The Book Itself: The physical copy of this book has a silvery foil, which makes the cool water-effect of the cover even cooler. I’m a sucker for simplicity! So this cover is really appealing to me.
My Review: In the American Southwest, Nevada, Arizona, and California skirmish for dwindling shares of the Colorado River. Into the fray steps Angel Velasquez, detective, leg-breaker, assassin, and spy. A Las Vegas water knife, Angel “cuts” water for his boss, Catherine Case, ensuring that her lush, luxurious arcology developments can bloom in the desert, so the rich can stay wet, while the poor get nothing but dust. When rumors of a game-changing water source surface in drought-ravaged Phoenix, Angel is sent to investigate. There, he encounters Lucy Monroe, a hardened journalist with no love for Vegas and every reason to hate Angel, and Maria Villarosa, a young Texas refugee who survives by her wits and street smarts in a city that despises everything that she represents.
With bodies piling up, bullets flying, and Phoenix teetering on collapse, it seems like California is making a power play to monopolize the life-giving flow of a river. For Angel, Lucy, and Maria time is running out and their only hope for survival rests in each other’s hands. But when water is more valuable than gold, alliances shift like sand, and the only thing for certain is that someone will have to bleed if anyone hopes to drink.
I read Paolo Bacigalupi’s (pronounced Bat-cha-gah-loopy. Say it out loud – it’s fun!) Ship Breaker a few years ago, and while I did not go onto the sequel (not that Breaker wasn’t good – I just got distracted by my immense to-read pile), I hear Drowned Cities is fantastic.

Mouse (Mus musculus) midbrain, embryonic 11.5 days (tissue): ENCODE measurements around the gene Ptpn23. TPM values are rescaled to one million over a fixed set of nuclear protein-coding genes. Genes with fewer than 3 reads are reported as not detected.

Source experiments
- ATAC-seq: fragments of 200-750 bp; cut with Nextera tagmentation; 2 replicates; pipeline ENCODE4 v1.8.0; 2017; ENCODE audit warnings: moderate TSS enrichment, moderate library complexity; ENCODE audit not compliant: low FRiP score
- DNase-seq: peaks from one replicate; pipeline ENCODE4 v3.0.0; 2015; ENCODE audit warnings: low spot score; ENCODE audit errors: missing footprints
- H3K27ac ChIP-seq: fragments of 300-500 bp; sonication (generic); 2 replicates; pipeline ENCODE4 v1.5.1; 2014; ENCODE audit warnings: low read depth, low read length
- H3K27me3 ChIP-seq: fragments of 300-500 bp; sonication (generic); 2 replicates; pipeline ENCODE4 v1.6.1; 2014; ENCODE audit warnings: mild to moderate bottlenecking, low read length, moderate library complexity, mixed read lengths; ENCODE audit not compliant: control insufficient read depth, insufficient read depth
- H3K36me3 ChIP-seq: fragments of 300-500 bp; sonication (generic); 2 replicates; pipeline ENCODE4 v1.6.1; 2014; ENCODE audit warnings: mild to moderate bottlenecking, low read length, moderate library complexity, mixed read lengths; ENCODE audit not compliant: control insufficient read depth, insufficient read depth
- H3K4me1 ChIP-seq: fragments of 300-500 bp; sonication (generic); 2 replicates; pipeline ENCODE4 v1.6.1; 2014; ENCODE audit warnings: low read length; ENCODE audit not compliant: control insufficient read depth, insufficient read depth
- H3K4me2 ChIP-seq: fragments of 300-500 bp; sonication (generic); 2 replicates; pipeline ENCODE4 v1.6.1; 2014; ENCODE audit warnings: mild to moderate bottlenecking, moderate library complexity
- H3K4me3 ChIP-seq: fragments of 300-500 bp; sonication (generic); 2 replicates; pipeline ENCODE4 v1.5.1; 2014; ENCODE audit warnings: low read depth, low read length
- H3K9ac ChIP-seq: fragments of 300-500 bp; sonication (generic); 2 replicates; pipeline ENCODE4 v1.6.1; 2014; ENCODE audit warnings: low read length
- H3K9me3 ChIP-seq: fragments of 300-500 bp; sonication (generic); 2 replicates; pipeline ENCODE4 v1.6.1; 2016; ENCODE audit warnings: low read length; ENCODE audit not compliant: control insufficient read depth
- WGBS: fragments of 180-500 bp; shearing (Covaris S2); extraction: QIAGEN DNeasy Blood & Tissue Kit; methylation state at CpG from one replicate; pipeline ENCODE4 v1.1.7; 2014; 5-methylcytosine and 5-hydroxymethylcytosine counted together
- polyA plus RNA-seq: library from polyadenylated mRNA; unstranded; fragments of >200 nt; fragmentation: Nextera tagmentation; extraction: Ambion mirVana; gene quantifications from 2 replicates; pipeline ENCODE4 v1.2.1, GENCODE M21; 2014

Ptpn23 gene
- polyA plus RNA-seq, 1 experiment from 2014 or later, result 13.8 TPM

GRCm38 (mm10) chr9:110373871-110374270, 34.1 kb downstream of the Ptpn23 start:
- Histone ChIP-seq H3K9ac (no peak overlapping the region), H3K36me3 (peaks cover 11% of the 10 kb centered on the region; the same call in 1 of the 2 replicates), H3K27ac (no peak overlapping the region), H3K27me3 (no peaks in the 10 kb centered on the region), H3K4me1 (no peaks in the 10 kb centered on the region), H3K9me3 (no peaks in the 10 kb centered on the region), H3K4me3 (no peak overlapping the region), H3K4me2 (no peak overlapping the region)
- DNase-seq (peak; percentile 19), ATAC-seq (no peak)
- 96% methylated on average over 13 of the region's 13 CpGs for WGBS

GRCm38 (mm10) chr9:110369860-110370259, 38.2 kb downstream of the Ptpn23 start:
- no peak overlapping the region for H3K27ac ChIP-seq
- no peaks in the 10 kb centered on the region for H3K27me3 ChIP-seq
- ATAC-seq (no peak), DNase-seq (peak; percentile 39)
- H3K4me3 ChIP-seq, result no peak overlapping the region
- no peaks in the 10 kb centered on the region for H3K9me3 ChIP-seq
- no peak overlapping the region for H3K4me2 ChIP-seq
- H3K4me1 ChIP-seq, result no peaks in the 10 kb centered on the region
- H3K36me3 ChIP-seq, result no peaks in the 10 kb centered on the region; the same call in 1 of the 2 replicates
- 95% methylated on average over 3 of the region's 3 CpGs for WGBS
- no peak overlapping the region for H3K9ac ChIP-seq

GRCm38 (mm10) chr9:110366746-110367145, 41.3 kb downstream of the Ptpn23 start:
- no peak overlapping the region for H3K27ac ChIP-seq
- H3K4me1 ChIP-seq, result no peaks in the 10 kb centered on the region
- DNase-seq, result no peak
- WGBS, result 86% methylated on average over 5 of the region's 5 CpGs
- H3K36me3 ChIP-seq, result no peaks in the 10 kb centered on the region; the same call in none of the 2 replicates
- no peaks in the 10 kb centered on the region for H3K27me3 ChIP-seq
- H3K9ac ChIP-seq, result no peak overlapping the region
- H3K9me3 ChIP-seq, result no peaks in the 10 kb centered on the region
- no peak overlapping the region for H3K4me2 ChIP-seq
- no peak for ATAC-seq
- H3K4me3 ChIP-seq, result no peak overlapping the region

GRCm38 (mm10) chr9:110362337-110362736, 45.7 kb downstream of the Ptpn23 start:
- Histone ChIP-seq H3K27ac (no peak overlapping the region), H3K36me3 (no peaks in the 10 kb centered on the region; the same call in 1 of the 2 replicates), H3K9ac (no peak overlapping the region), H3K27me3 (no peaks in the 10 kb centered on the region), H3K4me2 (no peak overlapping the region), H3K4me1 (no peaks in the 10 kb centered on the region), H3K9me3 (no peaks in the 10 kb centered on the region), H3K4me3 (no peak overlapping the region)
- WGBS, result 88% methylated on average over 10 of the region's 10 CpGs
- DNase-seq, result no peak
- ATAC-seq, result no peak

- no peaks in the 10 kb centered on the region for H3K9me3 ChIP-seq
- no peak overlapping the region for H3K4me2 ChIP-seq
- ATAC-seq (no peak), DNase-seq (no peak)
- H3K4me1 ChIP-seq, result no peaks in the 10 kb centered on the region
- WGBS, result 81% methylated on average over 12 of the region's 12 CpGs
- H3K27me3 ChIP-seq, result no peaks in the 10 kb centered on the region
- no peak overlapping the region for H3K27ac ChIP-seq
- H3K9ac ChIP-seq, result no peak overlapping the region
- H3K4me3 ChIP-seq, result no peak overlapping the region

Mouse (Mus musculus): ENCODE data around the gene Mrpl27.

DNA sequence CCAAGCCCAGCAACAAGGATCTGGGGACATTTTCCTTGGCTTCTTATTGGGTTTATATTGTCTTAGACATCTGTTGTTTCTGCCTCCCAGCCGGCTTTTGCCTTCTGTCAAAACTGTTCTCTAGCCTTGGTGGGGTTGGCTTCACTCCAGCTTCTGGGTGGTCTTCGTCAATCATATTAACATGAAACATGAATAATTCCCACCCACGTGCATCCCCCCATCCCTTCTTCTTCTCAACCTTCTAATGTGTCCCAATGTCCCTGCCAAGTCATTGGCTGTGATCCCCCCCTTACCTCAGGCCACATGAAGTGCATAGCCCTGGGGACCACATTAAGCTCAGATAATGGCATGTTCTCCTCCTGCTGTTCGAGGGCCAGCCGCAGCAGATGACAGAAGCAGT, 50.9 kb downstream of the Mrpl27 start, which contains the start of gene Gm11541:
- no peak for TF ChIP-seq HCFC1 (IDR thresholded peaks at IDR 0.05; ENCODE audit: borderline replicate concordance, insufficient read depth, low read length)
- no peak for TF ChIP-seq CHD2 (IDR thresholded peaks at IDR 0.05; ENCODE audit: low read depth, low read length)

But I digress. Because this ain’t no young adult novel. This is a so-scary-because-it’s-coming-true adult fairy tale/dystopian tale with grit in every one of its story-crevices.
“Story crevices.” Gross, but an appropriate description.
I listened to this story via audiobook. It’s not a nice story. Or a happy one. And if you’re squeamish or can’t stomach graphic violence, don’t pick this one up. I was cringing on my morning commute when listening to the morgue scene – the obscene description of the torture done to bodies in this book certainly steps over the line a couple of times, and there are prostitutes and hints of sex galore.
But I’ve read worse (mini-confession: American Psycho is by far the most disturbing book I’ve ever read, hands down, bar none), and while the constant mention of violence and sex wasn’t my favorite aspect of the story as a whole, I understand that the goal is to shock and horrify the reader. I think it succeeds in that, and I think it’s also meant to point out something: if this horrifies you, do something about it. Because a lot of this is where the world seems to be tilting.
People kill for water, and those with money live in pampered greenhouse/terrarium apartments with waterfalls while the poor huddle around dusty water pumps and wait for the price to fall below $7 a gallon. Our players are a water knife – a mercenary hired to tell people that their business, their town, is being cut off from the major water supply. A journalist looking to graduate from writing about desolate, failing cities, to something really important (and does, only to find herself way over her head). And a girl in the wrong place at the wrong time, kept poor by her circumstances, forced to do awful things for money just to survive being run down by murderous hyenas at the hand of her brutish landlord.
They’re all a little…messed up. Strike that. They all become so ruined by their circumstances, you’re pretty sure everyone is going to die at more than one point in the story. Bacigalupi does a great job at ratcheting up tension here. The ending really fizzles out, and the moments after the crazy climax are a bit of a tangled mess. Overall I couldn’t find myself getting into it, or desiring to push the story forward (there were a couple weeks there where I didn’t put a CD in because I didn’t feel like continuing. It was a book I needed to be in the mood to hear, and it wasn’t a consistent mood). Perhaps it was because it was an audiobook, perhaps it was because the moments of despair and depravity so outweighed any moment of hope or beauty that I couldn’t get behind the book’s momentum. Whatever it is, it doesn’t turn me away from Bacigalupi’s work by any means, but this book won’t be in my top 5 this year.
My Grade: C